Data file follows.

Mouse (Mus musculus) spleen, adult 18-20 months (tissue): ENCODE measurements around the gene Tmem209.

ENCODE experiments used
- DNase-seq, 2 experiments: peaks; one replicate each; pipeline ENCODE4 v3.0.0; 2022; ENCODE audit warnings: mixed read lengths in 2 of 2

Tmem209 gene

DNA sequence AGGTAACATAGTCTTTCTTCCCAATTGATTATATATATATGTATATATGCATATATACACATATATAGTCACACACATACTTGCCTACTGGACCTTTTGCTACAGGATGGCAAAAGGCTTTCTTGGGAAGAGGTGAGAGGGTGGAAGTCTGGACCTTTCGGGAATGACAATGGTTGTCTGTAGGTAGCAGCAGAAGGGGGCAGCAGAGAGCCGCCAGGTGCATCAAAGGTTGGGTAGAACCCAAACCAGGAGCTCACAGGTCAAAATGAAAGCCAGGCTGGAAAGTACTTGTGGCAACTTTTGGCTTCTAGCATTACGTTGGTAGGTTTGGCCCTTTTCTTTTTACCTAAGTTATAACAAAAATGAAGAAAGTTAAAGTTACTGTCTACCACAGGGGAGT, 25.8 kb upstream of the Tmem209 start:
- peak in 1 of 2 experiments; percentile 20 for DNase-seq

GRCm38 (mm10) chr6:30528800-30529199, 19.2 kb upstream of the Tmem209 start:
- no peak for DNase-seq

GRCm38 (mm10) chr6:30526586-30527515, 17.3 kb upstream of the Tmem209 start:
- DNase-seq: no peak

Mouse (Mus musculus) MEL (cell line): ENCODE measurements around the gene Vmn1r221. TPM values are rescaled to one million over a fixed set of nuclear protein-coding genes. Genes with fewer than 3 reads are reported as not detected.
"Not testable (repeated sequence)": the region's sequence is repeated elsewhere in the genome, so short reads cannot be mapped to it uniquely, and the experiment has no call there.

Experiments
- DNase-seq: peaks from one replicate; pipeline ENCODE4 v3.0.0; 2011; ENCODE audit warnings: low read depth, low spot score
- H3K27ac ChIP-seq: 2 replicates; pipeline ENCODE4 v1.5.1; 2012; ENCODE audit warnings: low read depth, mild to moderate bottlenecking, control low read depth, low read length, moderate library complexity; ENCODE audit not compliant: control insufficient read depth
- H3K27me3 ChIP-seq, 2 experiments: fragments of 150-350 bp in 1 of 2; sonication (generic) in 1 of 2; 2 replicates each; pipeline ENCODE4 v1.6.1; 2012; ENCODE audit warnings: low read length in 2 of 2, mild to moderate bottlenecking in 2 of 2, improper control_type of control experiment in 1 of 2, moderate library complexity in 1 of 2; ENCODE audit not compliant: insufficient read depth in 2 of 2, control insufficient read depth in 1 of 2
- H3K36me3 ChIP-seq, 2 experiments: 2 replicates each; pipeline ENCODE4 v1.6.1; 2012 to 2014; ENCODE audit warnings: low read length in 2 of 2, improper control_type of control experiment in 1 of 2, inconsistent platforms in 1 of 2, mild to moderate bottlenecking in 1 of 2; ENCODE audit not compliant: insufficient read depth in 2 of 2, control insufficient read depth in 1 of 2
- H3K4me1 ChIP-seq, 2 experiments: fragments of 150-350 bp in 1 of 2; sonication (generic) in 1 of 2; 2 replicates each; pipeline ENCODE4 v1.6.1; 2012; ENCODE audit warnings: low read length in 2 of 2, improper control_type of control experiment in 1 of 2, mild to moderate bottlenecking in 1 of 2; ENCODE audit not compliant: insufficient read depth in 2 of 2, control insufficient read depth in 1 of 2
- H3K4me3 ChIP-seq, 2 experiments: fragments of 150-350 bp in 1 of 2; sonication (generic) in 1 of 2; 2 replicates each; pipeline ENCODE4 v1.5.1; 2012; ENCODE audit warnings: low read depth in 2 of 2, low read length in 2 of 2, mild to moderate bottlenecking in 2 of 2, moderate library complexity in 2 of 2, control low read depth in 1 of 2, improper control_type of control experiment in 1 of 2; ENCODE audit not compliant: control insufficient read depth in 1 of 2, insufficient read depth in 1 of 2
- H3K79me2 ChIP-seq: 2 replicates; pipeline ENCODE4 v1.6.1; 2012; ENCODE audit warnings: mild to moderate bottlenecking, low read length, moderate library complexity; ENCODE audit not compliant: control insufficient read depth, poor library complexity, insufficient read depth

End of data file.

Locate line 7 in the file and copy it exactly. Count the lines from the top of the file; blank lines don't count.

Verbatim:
GRCm38 (mm10) chr6:30528800-30529199, 19.2 kb upstream of the Tmem209 start: